Says LaMonte, a local performer, "I'm a failed comedian. I tried my hand at that and I was miserable. And then I got into storytelling. When I step on stage now I love it. You are able to discover your voice here and create your own opportunities."
It is that sense of self-discovery that fuels many of the people who get up to speak their minds in taverns. Though there are often some modest cash prizes available to performers (the Uptown Poetry Slam offers $10 to its weekly winner), most say they do not do what they do for money.
As the great British poet Robert Graves once said, "There's no money in poetry, but there's no poetry in money either." It is something more that motivates the performers, something richer and more valuable. I was once told this by Sheila Donahue, a talented poet and veteran of the Green Mill slams: "In most bars people don't have anything really to say to one another. But the slam mixes people together, lets them get to know each other. There is a sense of community."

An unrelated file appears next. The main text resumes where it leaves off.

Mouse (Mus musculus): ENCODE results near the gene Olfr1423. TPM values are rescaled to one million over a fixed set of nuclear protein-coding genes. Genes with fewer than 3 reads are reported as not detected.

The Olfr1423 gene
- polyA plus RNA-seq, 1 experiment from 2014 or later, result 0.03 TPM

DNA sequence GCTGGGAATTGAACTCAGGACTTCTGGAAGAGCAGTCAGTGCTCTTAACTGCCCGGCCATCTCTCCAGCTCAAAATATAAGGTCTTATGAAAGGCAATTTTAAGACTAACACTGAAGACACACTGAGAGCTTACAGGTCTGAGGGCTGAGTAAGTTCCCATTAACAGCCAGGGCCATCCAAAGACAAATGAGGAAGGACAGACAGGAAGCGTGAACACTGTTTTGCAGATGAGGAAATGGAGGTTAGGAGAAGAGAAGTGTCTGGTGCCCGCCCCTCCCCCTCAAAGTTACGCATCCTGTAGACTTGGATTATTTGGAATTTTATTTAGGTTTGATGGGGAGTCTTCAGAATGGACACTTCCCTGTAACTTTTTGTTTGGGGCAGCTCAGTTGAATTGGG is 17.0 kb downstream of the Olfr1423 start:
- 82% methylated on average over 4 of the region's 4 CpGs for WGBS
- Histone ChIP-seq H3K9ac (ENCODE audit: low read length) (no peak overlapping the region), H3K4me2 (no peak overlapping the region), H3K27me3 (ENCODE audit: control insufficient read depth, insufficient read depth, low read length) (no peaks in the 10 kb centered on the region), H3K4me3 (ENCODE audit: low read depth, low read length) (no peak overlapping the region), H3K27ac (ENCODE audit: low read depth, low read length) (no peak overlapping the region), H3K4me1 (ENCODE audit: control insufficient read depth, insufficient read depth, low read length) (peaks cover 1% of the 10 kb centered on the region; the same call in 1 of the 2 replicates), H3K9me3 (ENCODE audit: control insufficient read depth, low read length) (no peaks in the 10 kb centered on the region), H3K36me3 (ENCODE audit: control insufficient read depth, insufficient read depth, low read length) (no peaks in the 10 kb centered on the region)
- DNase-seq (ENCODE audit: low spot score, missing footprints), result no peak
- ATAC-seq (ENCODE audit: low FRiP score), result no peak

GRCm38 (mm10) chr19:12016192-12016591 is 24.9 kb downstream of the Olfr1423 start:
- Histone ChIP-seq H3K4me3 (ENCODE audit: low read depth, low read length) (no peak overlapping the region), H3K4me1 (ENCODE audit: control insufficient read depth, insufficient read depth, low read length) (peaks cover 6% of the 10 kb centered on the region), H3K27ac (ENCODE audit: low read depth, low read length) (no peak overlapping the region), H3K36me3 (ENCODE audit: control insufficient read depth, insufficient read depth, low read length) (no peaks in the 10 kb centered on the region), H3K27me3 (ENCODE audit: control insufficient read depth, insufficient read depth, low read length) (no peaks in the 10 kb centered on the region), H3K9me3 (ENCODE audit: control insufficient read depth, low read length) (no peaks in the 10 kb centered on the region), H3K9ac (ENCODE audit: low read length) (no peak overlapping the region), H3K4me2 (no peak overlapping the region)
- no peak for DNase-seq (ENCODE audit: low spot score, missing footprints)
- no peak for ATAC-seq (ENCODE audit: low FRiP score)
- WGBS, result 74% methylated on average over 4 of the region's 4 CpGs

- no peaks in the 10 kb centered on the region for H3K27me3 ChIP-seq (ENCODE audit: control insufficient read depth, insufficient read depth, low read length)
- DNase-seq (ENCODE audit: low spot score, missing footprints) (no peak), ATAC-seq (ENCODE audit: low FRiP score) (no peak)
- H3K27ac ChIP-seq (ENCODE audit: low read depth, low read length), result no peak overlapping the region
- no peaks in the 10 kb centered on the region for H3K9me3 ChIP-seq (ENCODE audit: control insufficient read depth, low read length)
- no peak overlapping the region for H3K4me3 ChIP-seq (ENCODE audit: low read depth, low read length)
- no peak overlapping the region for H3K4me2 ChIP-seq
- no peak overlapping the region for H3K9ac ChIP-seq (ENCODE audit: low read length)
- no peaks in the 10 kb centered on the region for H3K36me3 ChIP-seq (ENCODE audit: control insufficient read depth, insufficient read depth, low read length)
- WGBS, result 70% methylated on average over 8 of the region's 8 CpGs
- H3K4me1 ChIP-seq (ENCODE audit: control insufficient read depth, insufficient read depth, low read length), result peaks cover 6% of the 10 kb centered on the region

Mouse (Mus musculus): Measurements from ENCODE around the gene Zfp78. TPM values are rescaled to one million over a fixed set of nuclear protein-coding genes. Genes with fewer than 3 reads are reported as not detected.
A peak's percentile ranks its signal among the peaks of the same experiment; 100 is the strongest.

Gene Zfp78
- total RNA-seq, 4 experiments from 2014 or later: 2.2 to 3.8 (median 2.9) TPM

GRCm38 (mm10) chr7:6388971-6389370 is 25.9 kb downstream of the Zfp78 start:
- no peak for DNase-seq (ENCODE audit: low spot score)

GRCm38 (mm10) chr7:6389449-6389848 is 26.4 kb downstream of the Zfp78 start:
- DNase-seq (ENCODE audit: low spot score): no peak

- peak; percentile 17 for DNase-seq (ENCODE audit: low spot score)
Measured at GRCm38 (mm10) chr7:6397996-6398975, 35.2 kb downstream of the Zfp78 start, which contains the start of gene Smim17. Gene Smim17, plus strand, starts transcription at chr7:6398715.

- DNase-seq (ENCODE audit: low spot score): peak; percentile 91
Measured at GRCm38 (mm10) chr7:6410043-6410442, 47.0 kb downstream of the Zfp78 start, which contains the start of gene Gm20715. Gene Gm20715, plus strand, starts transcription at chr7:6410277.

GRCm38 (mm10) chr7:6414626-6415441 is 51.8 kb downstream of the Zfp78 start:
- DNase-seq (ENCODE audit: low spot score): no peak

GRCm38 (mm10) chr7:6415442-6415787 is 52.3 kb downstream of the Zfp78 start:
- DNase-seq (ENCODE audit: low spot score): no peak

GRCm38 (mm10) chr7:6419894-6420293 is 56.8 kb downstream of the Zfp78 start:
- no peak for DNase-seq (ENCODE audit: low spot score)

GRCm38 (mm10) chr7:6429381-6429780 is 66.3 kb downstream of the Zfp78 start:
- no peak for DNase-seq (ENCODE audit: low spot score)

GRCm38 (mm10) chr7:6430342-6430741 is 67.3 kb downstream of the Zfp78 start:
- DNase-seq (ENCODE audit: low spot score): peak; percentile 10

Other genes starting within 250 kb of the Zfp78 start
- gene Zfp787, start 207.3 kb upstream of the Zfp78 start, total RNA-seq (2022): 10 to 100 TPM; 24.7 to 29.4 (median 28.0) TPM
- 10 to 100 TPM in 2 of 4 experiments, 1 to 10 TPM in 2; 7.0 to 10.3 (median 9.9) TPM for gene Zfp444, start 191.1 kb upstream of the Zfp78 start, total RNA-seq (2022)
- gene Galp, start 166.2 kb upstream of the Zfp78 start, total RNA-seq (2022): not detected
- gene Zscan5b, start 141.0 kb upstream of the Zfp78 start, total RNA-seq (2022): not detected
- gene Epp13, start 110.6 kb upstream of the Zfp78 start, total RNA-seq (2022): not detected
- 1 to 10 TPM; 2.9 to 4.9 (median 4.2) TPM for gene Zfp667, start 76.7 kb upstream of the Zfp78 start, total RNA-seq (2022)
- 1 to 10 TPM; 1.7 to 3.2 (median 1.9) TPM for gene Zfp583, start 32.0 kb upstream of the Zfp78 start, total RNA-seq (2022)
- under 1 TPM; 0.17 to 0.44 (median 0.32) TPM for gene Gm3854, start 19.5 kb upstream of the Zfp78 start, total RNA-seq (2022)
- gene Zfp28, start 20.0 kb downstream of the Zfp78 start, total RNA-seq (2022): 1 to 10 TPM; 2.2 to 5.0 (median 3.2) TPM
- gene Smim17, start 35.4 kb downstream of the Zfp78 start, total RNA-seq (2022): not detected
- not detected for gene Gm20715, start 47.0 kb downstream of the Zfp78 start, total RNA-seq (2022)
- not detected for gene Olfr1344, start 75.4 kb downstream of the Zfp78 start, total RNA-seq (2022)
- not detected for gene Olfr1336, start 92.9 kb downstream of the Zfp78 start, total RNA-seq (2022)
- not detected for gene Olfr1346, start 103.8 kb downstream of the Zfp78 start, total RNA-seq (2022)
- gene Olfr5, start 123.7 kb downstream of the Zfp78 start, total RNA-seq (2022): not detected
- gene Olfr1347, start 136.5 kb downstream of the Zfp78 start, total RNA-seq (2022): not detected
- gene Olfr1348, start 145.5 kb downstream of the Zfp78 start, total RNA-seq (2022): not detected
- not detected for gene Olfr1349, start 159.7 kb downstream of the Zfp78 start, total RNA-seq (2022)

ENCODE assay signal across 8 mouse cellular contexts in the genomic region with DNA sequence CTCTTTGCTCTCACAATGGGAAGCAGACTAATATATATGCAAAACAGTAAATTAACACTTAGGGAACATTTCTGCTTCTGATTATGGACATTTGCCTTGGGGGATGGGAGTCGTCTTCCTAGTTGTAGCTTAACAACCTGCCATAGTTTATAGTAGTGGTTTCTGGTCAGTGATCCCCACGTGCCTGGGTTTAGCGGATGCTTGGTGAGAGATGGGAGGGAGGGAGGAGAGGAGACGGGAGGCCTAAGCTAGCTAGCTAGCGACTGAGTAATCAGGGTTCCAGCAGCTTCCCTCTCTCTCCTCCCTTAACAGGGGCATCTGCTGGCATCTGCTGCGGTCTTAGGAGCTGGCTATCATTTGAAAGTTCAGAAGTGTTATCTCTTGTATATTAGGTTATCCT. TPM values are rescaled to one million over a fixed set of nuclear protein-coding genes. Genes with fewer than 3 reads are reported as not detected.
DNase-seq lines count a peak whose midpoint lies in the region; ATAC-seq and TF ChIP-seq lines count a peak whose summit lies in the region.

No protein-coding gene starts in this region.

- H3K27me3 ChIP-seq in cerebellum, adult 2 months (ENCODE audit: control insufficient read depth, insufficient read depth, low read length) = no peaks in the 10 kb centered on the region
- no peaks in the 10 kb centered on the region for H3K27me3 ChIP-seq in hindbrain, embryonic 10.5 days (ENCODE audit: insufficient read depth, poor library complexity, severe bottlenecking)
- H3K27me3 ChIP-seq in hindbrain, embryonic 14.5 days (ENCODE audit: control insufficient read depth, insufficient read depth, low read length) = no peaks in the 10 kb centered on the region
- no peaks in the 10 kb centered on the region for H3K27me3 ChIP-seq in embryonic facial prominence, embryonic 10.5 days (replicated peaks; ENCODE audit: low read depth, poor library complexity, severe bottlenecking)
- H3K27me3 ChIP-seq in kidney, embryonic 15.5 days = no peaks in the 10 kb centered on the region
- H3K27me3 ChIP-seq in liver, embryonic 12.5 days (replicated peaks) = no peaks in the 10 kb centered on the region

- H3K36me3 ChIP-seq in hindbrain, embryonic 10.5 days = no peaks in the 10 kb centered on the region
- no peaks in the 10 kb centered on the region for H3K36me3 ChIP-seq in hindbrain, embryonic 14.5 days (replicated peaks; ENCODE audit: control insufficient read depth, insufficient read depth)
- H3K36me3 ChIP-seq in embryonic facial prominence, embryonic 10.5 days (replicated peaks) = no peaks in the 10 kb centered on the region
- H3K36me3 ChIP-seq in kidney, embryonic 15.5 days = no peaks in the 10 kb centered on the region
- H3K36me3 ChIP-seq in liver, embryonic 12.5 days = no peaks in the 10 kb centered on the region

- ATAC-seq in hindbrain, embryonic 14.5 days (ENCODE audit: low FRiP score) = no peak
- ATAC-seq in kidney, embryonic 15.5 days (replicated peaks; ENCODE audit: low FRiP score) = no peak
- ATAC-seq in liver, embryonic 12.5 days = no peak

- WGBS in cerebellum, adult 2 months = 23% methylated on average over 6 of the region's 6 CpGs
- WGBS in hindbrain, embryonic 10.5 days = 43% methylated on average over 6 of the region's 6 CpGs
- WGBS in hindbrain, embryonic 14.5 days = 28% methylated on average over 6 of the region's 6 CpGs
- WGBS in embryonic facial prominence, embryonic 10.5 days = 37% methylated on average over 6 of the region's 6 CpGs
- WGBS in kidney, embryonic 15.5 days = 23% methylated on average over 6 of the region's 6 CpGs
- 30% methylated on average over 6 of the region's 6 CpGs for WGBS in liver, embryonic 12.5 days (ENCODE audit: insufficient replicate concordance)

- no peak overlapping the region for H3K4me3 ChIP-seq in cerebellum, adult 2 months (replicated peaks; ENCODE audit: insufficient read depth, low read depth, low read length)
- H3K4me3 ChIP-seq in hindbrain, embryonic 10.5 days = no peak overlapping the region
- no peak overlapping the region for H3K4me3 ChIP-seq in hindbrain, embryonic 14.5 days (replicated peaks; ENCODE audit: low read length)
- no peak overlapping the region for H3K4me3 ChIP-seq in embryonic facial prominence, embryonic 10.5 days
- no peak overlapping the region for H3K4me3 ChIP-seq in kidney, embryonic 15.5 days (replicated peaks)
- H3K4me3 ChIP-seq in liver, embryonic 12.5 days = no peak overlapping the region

So explore. Another new "face" on the scene is the monthly storytelling show "Story Sessions" at City Winery (storysessionschicago.com), and you might also try "Mortified Chicago," April 12 at Schubas (getmortified.com), part of a national reading series. There are dozens of other choices.
Though not everything you'll hear will be good, some of it will be great or moving or fall-down funny. I guarantee that it will beat most of the recent conversations I have been hearing in taverns around town, all of which begin with, "Hey, how 'bout this weather?"